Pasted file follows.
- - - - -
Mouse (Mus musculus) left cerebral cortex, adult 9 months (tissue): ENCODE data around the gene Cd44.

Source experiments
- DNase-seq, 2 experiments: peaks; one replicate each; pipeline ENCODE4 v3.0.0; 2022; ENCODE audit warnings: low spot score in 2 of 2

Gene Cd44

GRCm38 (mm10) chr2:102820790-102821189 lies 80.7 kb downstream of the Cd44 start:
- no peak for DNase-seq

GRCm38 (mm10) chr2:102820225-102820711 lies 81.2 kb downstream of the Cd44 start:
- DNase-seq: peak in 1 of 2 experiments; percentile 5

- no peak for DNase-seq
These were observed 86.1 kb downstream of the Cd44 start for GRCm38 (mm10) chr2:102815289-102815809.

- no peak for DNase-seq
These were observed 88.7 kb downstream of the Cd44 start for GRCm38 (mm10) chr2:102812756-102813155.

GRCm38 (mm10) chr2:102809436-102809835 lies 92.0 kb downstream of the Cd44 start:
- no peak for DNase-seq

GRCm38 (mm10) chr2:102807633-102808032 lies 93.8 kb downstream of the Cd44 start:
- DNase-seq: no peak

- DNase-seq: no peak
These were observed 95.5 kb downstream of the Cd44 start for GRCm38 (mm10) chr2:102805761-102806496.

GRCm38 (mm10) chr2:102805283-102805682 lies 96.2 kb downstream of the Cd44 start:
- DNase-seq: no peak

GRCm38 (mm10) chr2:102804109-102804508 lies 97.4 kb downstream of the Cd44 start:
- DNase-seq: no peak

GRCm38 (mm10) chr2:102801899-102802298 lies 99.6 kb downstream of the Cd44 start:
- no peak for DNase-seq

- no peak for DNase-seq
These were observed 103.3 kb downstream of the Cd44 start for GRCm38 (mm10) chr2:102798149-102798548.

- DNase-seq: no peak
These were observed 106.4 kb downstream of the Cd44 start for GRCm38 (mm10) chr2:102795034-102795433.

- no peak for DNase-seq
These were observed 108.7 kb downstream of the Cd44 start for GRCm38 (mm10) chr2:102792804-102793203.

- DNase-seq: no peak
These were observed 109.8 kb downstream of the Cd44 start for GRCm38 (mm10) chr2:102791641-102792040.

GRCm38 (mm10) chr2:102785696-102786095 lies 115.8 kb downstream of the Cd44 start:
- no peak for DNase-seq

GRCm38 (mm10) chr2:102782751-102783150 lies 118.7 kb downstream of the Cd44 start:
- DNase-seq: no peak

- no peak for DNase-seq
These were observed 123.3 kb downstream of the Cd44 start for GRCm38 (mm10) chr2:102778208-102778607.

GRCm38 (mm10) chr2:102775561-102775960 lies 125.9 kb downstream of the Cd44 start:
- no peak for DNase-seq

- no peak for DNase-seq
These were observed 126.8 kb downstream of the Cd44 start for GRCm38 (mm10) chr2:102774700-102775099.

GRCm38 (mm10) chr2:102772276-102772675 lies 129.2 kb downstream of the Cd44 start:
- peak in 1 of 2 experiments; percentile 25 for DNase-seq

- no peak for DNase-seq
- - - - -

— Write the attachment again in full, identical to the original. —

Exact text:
Mouse (Mus musculus) left cerebral cortex, adult 9 months (tissue): ENCODE data around the gene Cd44.

Source experiments
- DNase-seq, 2 experiments: peaks; one replicate each; pipeline ENCODE4 v3.0.0; 2022; ENCODE audit warnings: low spot score in 2 of 2

Gene Cd44

GRCm38 (mm10) chr2:102820790-102821189 lies 80.7 kb downstream of the Cd44 start:
- no peak for DNase-seq

GRCm38 (mm10) chr2:102820225-102820711 lies 81.2 kb downstream of the Cd44 start:
- DNase-seq: peak in 1 of 2 experiments; percentile 5

- no peak for DNase-seq
These were observed 86.1 kb downstream of the Cd44 start for GRCm38 (mm10) chr2:102815289-102815809.

- no peak for DNase-seq
These were observed 88.7 kb downstream of the Cd44 start for GRCm38 (mm10) chr2:102812756-102813155.

GRCm38 (mm10) chr2:102809436-102809835 lies 92.0 kb downstream of the Cd44 start:
- no peak for DNase-seq

GRCm38 (mm10) chr2:102807633-102808032 lies 93.8 kb downstream of the Cd44 start:
- DNase-seq: no peak

- DNase-seq: no peak
These were observed 95.5 kb downstream of the Cd44 start for GRCm38 (mm10) chr2:102805761-102806496.

GRCm38 (mm10) chr2:102805283-102805682 lies 96.2 kb downstream of the Cd44 start:
- DNase-seq: no peak

GRCm38 (mm10) chr2:102804109-102804508 lies 97.4 kb downstream of the Cd44 start:
- DNase-seq: no peak

GRCm38 (mm10) chr2:102801899-102802298 lies 99.6 kb downstream of the Cd44 start:
- no peak for DNase-seq

- no peak for DNase-seq
These were observed 103.3 kb downstream of the Cd44 start for GRCm38 (mm10) chr2:102798149-102798548.

- DNase-seq: no peak
These were observed 106.4 kb downstream of the Cd44 start for GRCm38 (mm10) chr2:102795034-102795433.

- no peak for DNase-seq
These were observed 108.7 kb downstream of the Cd44 start for GRCm38 (mm10) chr2:102792804-102793203.

- DNase-seq: no peak
These were observed 109.8 kb downstream of the Cd44 start for GRCm38 (mm10) chr2:102791641-102792040.

GRCm38 (mm10) chr2:102785696-102786095 lies 115.8 kb downstream of the Cd44 start:
- no peak for DNase-seq

GRCm38 (mm10) chr2:102782751-102783150 lies 118.7 kb downstream of the Cd44 start:
- DNase-seq: no peak

- no peak for DNase-seq
These were observed 123.3 kb downstream of the Cd44 start for GRCm38 (mm10) chr2:102778208-102778607.

GRCm38 (mm10) chr2:102775561-102775960 lies 125.9 kb downstream of the Cd44 start:
- no peak for DNase-seq

- no peak for DNase-seq
These were observed 126.8 kb downstream of the Cd44 start for GRCm38 (mm10) chr2:102774700-102775099.

GRCm38 (mm10) chr2:102772276-102772675 lies 129.2 kb downstream of the Cd44 start:
- peak in 1 of 2 experiments; percentile 25 for DNase-seq

- no peak for DNase-seq